By New Times
By Derek Askey
By Mark Deming
By Serene Dominic
By Jason Keil
By Robrt L. Pela and Amy Silverman
By Jeff Moses
By Serene Dominic
"This was the flier to our first show, December 9, 2001," he says. "And Smoky is spelled wrong. And look at this — 'Rocky Mountain Skullbusters.'" The band once got a nerdy facelift as "Smoky Mountain Skillbusters," sounding very much like an itinerant high school math team. "Honest to God, one paper actually listed us as Smoky Mountain Skullfuckers," he laughs. "That's wishful thinking on someone's part. Back when we all shared a place, we collected all the misspelled ads and tacked them up on the wall in a police evidence bag — as evidence of how people weren't giving us respect.
"We've had a million good times. How else can you get to hang with your best friends in the world, play music, and embarrass yourself out of state?"
Normally, this would be the point where Roberts (or anyone who's just made what he believes to be the finest album of his band's eight-year) career would be telling you about the future. But that future will not extend beyond the band's Hollywood Alley CD-release party unless divine intervention is summoned and a giant cash bonanza is dropped on Roberts and company right now. The band members all have day jobs and families, and the pull of wanting to make music on your own terms is no match against a tanking economy. The idea of pressing a CD a year and being able to finance a tour with its sales seems like a fleeting memory.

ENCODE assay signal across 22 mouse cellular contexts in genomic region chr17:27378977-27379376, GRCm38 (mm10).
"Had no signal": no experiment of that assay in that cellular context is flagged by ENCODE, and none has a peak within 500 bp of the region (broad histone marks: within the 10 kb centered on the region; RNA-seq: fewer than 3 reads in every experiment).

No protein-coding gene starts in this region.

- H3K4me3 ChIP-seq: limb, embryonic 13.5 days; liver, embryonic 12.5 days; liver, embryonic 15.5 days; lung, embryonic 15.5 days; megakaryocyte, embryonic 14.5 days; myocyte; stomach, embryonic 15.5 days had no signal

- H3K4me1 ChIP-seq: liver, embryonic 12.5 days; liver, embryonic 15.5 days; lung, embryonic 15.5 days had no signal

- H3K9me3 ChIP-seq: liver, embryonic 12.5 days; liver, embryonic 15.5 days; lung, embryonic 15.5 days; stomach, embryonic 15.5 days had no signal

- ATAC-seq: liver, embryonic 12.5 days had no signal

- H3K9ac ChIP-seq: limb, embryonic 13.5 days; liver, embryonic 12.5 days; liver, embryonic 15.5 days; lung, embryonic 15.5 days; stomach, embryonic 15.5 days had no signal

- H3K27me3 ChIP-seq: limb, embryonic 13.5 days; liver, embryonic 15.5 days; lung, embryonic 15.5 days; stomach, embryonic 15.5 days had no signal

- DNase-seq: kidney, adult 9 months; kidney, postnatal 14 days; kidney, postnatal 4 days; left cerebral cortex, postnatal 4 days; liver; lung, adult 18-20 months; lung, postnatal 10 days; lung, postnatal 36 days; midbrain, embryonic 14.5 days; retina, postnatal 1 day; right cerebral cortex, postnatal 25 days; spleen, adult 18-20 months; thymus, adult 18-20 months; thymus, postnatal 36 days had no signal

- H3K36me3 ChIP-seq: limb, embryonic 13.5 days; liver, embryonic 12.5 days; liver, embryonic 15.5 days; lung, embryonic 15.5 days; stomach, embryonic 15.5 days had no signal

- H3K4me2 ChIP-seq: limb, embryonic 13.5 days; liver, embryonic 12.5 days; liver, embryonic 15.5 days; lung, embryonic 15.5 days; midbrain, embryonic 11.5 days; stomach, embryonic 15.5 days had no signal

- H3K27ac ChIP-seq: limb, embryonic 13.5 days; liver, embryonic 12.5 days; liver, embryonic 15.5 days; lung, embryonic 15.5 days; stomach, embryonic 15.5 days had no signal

Says the 38-year-old Roberts: "I would play this music for the rest of my life, but I don't want to just be playing the same songs I was when I was 29, and if I can't devote the proper time to writing new songs to where I feel good about it, then we're just stroking it. I'm just not making my life better. I could be taking my kids to karate class.
"Honey Bear [Matt Haselow] doesn't want it to be our last show. He works at an airport in Milwaukee, he has a wife and two kids and has to leave a month-old baby to come do a CD-release show. Dylan (Underkofler) doesn't care if it is our last show or not, and Rob (Davis) would play again in a heartbeat if I wanted to do it. Up until this point, we've been able to do really good work, but I can see how difficult that would be to maintain from now on."
While the band may have not been able to financially sustain itself through gigs and CDs, Roberts insists they succeeded in making music that confounded people, demanded their attention, and gave them something to talk about at work the next day.
"It's once-in-a-while kind of music, not the sort of thing you put on when you get behind the wheel of a car unless you plan to take a gun and go berserk at some point."
Lest you suspect the band is just trying to bolster its CD-release draw during a recession, rest assured that unless they decide to do a one-off show somewhere down the road, this is the last chance you'll get to see Smoky Mountain Skullbusters as a real living, breathing, barfing entity.
"Look, if we decided it was the last show and didn't tell anybody, and people just assumed they could catch them next time, they'd miss us and that would seem like a real asshole move. People would be pissed at us. Everyone that comes to the show is getting a CD in their hand."